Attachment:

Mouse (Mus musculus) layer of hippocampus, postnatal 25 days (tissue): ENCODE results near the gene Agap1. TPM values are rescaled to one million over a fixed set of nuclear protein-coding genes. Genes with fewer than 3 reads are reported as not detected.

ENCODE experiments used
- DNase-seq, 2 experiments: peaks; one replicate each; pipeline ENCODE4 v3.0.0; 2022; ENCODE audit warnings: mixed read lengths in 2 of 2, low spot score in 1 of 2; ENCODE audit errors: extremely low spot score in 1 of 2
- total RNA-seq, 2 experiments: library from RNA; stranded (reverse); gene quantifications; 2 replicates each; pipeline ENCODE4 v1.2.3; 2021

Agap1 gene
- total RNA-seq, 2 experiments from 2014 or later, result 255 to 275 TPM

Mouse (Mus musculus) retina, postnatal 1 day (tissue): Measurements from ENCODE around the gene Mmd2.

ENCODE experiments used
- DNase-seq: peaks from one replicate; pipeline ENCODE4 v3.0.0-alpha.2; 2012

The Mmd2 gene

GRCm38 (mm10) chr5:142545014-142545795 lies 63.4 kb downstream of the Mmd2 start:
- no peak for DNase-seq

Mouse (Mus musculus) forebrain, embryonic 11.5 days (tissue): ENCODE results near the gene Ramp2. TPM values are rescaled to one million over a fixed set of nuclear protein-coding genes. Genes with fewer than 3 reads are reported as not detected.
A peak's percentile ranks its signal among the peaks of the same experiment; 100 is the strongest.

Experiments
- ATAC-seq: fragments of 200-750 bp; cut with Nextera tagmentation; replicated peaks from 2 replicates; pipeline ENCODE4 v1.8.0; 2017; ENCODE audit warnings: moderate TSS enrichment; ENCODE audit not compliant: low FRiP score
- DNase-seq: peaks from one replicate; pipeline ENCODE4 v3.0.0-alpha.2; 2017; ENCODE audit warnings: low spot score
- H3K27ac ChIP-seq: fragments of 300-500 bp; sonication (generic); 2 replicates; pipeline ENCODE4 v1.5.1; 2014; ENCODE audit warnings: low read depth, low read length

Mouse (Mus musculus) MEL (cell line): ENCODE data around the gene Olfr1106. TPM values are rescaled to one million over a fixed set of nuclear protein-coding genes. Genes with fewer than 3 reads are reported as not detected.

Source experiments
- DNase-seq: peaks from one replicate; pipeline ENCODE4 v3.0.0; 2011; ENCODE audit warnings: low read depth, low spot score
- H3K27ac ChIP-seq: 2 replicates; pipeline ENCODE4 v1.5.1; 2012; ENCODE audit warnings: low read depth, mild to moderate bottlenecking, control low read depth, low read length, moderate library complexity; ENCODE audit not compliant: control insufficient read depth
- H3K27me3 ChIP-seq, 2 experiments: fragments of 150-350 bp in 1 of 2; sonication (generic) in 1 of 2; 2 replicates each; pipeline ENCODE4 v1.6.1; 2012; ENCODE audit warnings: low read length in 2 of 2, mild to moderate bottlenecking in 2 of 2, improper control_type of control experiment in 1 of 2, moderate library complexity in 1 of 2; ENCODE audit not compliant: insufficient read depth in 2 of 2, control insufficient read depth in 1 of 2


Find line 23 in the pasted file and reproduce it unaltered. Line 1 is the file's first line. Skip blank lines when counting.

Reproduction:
- H3K27me3 ChIP-seq, 2 experiments: fragments of 150-350 bp in 1 of 2; sonication (generic) in 1 of 2; 2 replicates each; pipeline ENCODE4 v1.6.1; 2012; ENCODE audit warnings: low read length in 2 of 2, mild to moderate bottlenecking in 2 of 2, improper control_type of control experiment in 1 of 2, moderate library complexity in 1 of 2; ENCODE audit not compliant: insufficient read depth in 2 of 2, control insufficient read depth in 1 of 2